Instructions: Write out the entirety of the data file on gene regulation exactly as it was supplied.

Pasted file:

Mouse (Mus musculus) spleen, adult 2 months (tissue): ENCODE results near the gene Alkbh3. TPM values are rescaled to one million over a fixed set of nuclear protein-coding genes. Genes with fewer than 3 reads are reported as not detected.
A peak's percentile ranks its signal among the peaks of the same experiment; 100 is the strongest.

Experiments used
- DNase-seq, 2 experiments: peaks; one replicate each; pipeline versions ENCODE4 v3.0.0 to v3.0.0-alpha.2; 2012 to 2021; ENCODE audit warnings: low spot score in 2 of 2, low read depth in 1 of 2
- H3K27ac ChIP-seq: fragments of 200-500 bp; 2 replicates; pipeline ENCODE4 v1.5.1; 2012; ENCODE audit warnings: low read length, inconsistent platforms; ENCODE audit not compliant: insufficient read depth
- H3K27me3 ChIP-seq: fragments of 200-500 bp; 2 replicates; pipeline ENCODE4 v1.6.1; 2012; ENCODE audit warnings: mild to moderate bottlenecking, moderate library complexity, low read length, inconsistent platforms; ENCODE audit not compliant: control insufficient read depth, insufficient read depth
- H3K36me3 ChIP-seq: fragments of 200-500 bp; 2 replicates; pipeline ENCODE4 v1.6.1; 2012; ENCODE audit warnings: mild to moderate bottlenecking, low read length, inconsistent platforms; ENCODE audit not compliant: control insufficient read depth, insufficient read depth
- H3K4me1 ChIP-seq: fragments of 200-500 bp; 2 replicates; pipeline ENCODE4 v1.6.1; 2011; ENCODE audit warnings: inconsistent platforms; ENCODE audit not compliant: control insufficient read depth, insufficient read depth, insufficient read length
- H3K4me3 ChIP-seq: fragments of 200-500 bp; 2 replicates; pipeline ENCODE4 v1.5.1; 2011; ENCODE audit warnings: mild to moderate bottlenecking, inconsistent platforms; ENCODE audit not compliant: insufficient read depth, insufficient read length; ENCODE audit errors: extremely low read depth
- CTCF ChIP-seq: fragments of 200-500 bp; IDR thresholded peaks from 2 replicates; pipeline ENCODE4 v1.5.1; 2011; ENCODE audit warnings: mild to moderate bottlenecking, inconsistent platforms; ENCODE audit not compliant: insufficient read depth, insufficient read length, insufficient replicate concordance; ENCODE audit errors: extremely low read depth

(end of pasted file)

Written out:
Mouse (Mus musculus) spleen, adult 2 months (tissue): ENCODE results near the gene Alkbh3. TPM values are rescaled to one million over a fixed set of nuclear protein-coding genes. Genes with fewer than 3 reads are reported as not detected.
A peak's percentile ranks its signal among the peaks of the same experiment; 100 is the strongest.

Experiments used
- DNase-seq, 2 experiments: peaks; one replicate each; pipeline versions ENCODE4 v3.0.0 to v3.0.0-alpha.2; 2012 to 2021; ENCODE audit warnings: low spot score in 2 of 2, low read depth in 1 of 2
- H3K27ac ChIP-seq: fragments of 200-500 bp; 2 replicates; pipeline ENCODE4 v1.5.1; 2012; ENCODE audit warnings: low read length, inconsistent platforms; ENCODE audit not compliant: insufficient read depth
- H3K27me3 ChIP-seq: fragments of 200-500 bp; 2 replicates; pipeline ENCODE4 v1.6.1; 2012; ENCODE audit warnings: mild to moderate bottlenecking, moderate library complexity, low read length, inconsistent platforms; ENCODE audit not compliant: control insufficient read depth, insufficient read depth
- H3K36me3 ChIP-seq: fragments of 200-500 bp; 2 replicates; pipeline ENCODE4 v1.6.1; 2012; ENCODE audit warnings: mild to moderate bottlenecking, low read length, inconsistent platforms; ENCODE audit not compliant: control insufficient read depth, insufficient read depth
- H3K4me1 ChIP-seq: fragments of 200-500 bp; 2 replicates; pipeline ENCODE4 v1.6.1; 2011; ENCODE audit warnings: inconsistent platforms; ENCODE audit not compliant: control insufficient read depth, insufficient read depth, insufficient read length
- H3K4me3 ChIP-seq: fragments of 200-500 bp; 2 replicates; pipeline ENCODE4 v1.5.1; 2011; ENCODE audit warnings: mild to moderate bottlenecking, inconsistent platforms; ENCODE audit not compliant: insufficient read depth, insufficient read length; ENCODE audit errors: extremely low read depth
- CTCF ChIP-seq: fragments of 200-500 bp; IDR thresholded peaks from 2 replicates; pipeline ENCODE4 v1.5.1; 2011; ENCODE audit warnings: mild to moderate bottlenecking, inconsistent platforms; ENCODE audit not compliant: insufficient read depth, insufficient read length, insufficient replicate concordance; ENCODE audit errors: extremely low read depth